Since research has proven that access to `inappropriate' sites on the internet affects behaviour of the youth negatively (Byoungkwan & Tamborini, 2005), rules should be formulated to ensure that such sites are not available to them until they either become adults or their circumstances change as stipulated. Negative behaviour emanating from such private practices contravenes secular law. The young culprits normally get undeserved punishments since adult members of the society fail to provide guidance in this regard.


The educational promise of the Internet is real. The current efforts at integrating ICT in all sectors of the society have elevated the influence of both non-formal and informal education. The cluster of technologies that constitute the Internet powerfully reinforces and extends some of the most effective traditional forms of teaching. The impact of the Internet in education is more dynamic and pervasive than that of any previous breakthrough in information technology. Consequently, the teacher is not the only driving force in the class. Students have a chance not only to learn on their own experimenting with various learning styles, but also collaborate with fellow students globally. The integration of ICT and the WWW in education has the possibility of encouraging intra-institutional networking for a globally managed learning forum.

As education through WWW evolves, its design should be made to include both self and collaborative learning styles with appropriate security measures to regulate access. The place of the teacher as a guide, mentor, counsellor and facilitator needs to be enhanced. There is a need for identification of the required content and selection of useful sites that provide unambiguous information to the learner. While the student is free to search for relevant information on the Internet, a clear basis for appropriate information retrieval needs to be put in place. The learner should have the freedom to discover his/her preferred learning styles and to determine the pace of learning within the limits of acceptable rationality consistent with the pursuit of the “Good”. The teacher as the custodian of the socially approved curriculum holds a prominent position in the identification of `appropriate content' from the World Wide Web.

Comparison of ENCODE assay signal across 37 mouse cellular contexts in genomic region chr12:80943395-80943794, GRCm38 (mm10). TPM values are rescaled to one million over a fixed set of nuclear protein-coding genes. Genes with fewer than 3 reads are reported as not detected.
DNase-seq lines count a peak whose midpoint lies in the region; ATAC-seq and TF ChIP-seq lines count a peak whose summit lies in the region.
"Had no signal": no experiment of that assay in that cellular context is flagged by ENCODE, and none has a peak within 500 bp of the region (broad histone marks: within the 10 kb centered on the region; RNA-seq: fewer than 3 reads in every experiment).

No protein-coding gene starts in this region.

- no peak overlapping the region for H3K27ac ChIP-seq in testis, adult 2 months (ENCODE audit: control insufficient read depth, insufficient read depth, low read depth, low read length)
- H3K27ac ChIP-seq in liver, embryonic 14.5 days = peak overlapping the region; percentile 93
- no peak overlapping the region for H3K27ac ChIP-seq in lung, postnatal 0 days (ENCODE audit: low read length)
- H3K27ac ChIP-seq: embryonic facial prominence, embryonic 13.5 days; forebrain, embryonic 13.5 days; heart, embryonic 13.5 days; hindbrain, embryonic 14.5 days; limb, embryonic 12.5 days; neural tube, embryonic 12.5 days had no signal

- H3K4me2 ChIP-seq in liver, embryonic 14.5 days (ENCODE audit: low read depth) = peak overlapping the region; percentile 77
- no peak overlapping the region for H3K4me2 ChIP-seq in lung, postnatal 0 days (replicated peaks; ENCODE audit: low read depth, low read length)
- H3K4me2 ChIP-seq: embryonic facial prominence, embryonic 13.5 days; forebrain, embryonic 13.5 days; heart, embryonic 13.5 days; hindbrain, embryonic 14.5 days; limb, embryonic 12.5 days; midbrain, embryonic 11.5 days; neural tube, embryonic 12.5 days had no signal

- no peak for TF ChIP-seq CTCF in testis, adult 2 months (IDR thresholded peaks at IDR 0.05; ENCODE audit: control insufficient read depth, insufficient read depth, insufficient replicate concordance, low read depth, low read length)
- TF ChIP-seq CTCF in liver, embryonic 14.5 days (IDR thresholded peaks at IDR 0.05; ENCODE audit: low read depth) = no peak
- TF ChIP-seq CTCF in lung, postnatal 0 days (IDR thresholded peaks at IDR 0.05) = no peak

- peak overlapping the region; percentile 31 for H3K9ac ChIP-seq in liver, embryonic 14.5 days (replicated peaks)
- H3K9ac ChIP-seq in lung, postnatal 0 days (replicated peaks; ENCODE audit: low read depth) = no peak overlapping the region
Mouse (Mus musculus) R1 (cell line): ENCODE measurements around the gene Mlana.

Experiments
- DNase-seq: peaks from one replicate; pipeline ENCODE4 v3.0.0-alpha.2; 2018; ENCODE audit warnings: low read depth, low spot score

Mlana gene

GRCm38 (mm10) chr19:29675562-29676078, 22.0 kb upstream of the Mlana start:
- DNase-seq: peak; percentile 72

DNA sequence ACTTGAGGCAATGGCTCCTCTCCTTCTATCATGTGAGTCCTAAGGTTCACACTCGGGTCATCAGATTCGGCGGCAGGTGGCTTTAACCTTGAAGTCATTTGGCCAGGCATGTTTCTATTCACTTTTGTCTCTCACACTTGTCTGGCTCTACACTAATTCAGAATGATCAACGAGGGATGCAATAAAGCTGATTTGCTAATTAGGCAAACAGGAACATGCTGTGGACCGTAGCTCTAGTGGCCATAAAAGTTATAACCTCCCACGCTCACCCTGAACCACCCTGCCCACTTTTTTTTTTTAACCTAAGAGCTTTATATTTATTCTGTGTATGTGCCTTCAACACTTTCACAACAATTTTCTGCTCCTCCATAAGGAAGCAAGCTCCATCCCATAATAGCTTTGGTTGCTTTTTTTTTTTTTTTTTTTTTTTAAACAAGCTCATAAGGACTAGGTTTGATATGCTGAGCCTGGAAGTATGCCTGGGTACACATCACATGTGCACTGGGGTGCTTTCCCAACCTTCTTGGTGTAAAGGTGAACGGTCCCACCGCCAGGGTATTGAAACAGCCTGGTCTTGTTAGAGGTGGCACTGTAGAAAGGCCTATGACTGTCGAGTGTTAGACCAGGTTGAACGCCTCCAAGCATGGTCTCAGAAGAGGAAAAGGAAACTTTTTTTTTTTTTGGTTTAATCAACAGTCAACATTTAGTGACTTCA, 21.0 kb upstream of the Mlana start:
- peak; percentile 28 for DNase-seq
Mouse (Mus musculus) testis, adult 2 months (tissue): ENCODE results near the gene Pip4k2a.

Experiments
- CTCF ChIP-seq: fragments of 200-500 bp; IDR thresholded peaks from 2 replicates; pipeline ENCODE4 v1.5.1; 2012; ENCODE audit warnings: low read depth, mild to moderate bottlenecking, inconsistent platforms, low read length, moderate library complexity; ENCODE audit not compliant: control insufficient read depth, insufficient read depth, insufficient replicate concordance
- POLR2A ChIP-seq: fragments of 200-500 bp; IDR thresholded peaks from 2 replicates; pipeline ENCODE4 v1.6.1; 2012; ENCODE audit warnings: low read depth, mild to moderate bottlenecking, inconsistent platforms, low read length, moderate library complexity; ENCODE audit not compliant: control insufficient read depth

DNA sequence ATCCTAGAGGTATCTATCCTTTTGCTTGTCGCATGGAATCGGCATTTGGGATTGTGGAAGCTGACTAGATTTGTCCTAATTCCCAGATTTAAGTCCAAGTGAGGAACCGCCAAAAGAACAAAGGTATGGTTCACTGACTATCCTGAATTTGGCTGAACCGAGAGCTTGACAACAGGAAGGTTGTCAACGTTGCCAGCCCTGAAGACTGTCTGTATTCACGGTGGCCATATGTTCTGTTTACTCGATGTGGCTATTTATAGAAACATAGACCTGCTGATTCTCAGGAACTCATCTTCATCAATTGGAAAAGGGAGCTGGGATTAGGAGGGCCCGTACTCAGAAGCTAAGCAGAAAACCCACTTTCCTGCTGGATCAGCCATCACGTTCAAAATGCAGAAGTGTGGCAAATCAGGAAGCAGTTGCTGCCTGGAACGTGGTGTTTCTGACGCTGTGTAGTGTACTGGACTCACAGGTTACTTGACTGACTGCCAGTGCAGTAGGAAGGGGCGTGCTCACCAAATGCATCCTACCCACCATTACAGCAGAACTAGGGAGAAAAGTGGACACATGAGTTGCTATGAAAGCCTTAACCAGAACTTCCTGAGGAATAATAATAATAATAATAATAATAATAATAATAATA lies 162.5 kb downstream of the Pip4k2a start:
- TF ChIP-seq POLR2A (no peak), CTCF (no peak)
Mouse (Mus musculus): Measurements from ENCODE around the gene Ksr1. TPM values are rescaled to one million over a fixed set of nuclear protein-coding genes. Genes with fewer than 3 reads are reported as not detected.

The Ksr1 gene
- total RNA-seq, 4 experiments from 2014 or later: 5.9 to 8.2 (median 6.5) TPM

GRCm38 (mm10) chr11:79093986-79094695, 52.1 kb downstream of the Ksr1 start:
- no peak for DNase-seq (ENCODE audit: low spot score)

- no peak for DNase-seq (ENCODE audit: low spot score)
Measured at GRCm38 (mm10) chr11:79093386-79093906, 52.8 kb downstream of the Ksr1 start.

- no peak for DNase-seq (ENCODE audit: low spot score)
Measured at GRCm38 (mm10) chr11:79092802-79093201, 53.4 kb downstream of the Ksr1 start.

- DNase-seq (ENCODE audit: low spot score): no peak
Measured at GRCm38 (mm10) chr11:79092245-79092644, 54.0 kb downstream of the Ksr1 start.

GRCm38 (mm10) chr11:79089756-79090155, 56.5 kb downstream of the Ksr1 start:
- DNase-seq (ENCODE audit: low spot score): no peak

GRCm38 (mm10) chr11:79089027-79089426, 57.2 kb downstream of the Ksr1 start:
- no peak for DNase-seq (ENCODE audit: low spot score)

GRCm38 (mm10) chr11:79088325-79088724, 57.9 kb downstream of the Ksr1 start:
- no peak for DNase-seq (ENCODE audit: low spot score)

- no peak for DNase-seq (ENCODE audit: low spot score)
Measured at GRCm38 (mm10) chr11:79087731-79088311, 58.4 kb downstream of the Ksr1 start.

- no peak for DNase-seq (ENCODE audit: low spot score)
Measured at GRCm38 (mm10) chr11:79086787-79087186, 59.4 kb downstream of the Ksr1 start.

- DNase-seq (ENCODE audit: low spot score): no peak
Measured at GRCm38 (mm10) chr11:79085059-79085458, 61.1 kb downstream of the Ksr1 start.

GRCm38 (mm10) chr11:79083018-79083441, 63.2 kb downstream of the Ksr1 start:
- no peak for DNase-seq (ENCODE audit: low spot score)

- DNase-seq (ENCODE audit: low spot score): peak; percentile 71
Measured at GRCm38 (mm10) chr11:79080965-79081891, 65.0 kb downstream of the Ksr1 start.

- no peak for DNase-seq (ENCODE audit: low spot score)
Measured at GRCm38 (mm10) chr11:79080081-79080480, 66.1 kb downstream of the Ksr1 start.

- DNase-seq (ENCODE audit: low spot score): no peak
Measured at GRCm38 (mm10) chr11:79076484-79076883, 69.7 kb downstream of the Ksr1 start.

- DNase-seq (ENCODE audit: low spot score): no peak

It is imperative, therefore, that while information should not be concealed from the youth, globally monitored security mechanisms ought to be put in place to regulate access to WWW and the Internet. While there may not be any reasons for restricting adults as they rightly take legal and social responsibility for their actions or inactions, undue exposure of the youth to `non-educative' adult environments ought to be regulated. While many influences from the WWW and the Internet are positive, the effects of negative influences normally have a lasting negative effect on the behaviour on the youth.